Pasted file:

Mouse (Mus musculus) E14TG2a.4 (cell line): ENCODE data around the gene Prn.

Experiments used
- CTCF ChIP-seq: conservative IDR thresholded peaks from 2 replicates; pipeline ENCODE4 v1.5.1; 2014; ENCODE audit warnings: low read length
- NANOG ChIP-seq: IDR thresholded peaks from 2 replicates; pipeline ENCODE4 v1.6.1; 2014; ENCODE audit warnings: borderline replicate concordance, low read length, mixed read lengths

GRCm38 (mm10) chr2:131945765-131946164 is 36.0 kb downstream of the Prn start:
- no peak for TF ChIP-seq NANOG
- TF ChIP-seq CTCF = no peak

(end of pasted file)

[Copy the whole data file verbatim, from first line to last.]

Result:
Mouse (Mus musculus) E14TG2a.4 (cell line): ENCODE data around the gene Prn.

Experiments used
- CTCF ChIP-seq: conservative IDR thresholded peaks from 2 replicates; pipeline ENCODE4 v1.5.1; 2014; ENCODE audit warnings: low read length
- NANOG ChIP-seq: IDR thresholded peaks from 2 replicates; pipeline ENCODE4 v1.6.1; 2014; ENCODE audit warnings: borderline replicate concordance, low read length, mixed read lengths

GRCm38 (mm10) chr2:131945765-131946164 is 36.0 kb downstream of the Prn start:
- no peak for TF ChIP-seq NANOG
- TF ChIP-seq CTCF = no peak